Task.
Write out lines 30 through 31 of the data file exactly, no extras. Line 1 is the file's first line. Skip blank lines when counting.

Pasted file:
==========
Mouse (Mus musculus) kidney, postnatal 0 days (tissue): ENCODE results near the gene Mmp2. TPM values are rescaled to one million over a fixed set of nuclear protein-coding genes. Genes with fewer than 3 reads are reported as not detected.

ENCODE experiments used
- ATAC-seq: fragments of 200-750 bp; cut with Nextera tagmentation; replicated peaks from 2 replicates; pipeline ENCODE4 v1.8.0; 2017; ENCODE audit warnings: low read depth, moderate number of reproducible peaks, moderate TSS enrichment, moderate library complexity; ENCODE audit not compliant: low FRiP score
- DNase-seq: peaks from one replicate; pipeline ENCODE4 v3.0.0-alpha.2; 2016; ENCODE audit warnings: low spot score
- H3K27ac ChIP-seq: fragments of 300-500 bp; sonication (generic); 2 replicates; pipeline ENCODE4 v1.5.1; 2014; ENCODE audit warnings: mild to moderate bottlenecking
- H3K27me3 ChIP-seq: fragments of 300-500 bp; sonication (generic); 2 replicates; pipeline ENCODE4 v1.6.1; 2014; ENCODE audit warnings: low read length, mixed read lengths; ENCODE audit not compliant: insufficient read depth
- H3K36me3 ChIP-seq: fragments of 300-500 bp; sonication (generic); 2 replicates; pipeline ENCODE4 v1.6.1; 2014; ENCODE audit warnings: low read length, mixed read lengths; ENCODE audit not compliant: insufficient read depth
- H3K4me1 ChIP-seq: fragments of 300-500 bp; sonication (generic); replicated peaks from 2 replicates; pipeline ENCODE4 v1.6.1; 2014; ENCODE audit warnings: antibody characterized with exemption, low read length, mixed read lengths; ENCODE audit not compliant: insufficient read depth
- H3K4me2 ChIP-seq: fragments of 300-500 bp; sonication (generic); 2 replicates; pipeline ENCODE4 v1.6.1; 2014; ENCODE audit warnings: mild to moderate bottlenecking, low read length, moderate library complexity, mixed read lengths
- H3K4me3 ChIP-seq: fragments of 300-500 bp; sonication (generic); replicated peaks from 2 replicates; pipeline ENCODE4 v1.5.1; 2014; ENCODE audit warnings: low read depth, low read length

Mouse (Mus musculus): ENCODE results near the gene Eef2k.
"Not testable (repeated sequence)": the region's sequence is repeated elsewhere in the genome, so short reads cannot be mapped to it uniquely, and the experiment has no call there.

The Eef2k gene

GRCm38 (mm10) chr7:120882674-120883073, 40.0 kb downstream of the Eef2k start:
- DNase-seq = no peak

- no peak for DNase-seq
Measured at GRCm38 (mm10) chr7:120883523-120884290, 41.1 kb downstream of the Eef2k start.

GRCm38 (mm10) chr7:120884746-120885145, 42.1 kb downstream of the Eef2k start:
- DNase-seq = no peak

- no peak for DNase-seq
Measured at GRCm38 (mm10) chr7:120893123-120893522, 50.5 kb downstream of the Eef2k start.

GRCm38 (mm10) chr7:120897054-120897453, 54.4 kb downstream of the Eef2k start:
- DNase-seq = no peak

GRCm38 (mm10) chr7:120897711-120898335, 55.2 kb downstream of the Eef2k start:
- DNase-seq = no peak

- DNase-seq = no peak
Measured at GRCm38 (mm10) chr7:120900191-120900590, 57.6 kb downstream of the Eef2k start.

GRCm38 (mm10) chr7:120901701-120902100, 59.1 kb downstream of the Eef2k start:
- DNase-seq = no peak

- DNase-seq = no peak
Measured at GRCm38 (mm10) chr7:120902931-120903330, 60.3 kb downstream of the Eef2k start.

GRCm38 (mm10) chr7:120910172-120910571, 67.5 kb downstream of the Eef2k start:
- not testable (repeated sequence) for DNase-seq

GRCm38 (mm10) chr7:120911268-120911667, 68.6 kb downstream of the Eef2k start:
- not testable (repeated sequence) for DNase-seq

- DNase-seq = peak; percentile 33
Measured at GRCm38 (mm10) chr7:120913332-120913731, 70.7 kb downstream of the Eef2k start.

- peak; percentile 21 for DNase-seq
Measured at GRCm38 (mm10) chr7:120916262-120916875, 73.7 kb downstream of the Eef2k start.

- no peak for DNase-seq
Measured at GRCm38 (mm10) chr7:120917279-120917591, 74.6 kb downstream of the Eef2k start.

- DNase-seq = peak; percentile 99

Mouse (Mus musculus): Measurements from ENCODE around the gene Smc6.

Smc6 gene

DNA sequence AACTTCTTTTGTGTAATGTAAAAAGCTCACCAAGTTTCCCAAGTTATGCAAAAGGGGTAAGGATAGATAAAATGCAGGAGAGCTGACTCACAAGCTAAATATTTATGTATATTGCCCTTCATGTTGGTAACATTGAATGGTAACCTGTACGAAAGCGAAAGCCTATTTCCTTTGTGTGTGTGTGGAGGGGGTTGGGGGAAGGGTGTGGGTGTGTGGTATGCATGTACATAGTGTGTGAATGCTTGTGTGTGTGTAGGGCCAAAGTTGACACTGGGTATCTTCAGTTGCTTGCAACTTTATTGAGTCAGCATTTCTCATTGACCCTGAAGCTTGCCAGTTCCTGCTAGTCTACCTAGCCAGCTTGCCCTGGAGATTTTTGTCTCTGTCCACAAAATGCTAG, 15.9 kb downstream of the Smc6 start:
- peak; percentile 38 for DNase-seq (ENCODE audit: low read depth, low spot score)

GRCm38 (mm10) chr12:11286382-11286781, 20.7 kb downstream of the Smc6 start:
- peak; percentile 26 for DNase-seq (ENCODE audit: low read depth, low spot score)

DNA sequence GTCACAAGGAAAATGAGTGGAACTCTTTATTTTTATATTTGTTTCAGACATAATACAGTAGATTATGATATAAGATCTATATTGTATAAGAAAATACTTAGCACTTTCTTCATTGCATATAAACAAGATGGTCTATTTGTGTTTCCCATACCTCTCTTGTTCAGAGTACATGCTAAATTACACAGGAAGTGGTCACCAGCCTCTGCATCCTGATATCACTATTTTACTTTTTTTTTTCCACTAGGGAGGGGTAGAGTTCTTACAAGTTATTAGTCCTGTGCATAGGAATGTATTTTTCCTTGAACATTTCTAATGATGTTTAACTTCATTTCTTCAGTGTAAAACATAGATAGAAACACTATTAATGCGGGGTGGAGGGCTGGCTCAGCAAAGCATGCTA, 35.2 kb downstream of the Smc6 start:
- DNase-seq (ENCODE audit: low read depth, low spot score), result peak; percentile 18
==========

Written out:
- DNase-seq = no peak
Measured at GRCm38 (mm10) chr7:120902931-120903330, 60.3 kb downstream of the Eef2k start.